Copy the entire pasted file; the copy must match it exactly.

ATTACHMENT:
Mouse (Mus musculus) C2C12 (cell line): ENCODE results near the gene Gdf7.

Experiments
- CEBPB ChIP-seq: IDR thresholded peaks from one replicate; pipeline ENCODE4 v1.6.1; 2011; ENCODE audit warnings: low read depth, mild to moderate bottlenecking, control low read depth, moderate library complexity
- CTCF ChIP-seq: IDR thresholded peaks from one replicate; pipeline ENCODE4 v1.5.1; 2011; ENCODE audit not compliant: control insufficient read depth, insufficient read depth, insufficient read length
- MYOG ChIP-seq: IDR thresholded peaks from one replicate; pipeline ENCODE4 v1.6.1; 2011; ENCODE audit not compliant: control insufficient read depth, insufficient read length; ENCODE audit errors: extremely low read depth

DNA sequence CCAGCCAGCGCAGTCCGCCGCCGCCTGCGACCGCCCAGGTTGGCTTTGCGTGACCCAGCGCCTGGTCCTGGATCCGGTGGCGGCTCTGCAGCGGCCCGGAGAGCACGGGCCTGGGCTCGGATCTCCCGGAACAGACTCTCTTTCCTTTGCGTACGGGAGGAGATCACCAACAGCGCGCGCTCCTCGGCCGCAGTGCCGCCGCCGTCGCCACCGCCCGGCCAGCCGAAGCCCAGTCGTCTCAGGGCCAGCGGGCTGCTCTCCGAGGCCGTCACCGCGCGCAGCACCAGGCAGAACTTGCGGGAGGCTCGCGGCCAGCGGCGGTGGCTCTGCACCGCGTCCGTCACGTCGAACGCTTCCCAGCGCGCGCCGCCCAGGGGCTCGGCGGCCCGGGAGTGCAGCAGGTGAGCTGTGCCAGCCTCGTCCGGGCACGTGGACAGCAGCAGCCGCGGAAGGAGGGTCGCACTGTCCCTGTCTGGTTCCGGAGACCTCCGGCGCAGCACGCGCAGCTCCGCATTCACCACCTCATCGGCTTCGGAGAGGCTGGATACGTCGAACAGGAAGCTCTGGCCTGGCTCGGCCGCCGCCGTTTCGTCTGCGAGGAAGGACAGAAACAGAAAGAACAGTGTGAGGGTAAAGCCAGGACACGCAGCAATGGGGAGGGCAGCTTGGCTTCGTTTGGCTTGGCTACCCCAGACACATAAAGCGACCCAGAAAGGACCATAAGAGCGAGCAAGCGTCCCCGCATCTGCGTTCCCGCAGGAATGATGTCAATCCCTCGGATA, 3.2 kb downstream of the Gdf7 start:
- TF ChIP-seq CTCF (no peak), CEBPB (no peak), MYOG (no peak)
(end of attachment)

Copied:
Mouse (Mus musculus) C2C12 (cell line): ENCODE results near the gene Gdf7.

Experiments
- CEBPB ChIP-seq: IDR thresholded peaks from one replicate; pipeline ENCODE4 v1.6.1; 2011; ENCODE audit warnings: low read depth, mild to moderate bottlenecking, control low read depth, moderate library complexity
- CTCF ChIP-seq: IDR thresholded peaks from one replicate; pipeline ENCODE4 v1.5.1; 2011; ENCODE audit not compliant: control insufficient read depth, insufficient read depth, insufficient read length
- MYOG ChIP-seq: IDR thresholded peaks from one replicate; pipeline ENCODE4 v1.6.1; 2011; ENCODE audit not compliant: control insufficient read depth, insufficient read length; ENCODE audit errors: extremely low read depth

DNA sequence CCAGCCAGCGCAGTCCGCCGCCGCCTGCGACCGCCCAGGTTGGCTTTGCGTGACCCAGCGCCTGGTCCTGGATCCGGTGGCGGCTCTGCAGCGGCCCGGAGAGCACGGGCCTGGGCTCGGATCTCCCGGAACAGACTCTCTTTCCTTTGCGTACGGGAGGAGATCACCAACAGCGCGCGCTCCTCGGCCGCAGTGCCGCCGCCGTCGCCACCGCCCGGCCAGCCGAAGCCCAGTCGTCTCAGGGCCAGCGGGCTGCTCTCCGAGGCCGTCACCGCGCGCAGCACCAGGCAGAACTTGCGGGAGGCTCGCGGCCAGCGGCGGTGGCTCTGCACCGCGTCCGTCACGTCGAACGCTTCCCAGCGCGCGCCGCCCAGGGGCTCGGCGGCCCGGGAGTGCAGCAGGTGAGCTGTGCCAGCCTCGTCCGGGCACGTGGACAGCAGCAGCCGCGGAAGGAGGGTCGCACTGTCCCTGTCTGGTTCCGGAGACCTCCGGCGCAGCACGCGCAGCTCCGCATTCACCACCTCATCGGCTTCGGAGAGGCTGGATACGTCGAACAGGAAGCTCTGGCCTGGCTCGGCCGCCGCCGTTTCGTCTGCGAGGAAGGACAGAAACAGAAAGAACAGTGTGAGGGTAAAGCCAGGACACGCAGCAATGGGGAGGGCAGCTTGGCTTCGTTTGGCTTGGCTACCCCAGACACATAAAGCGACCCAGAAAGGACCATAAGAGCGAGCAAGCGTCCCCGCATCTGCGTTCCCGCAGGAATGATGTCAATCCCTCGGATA, 3.2 kb downstream of the Gdf7 start:
- TF ChIP-seq CTCF (no peak), CEBPB (no peak), MYOG (no peak)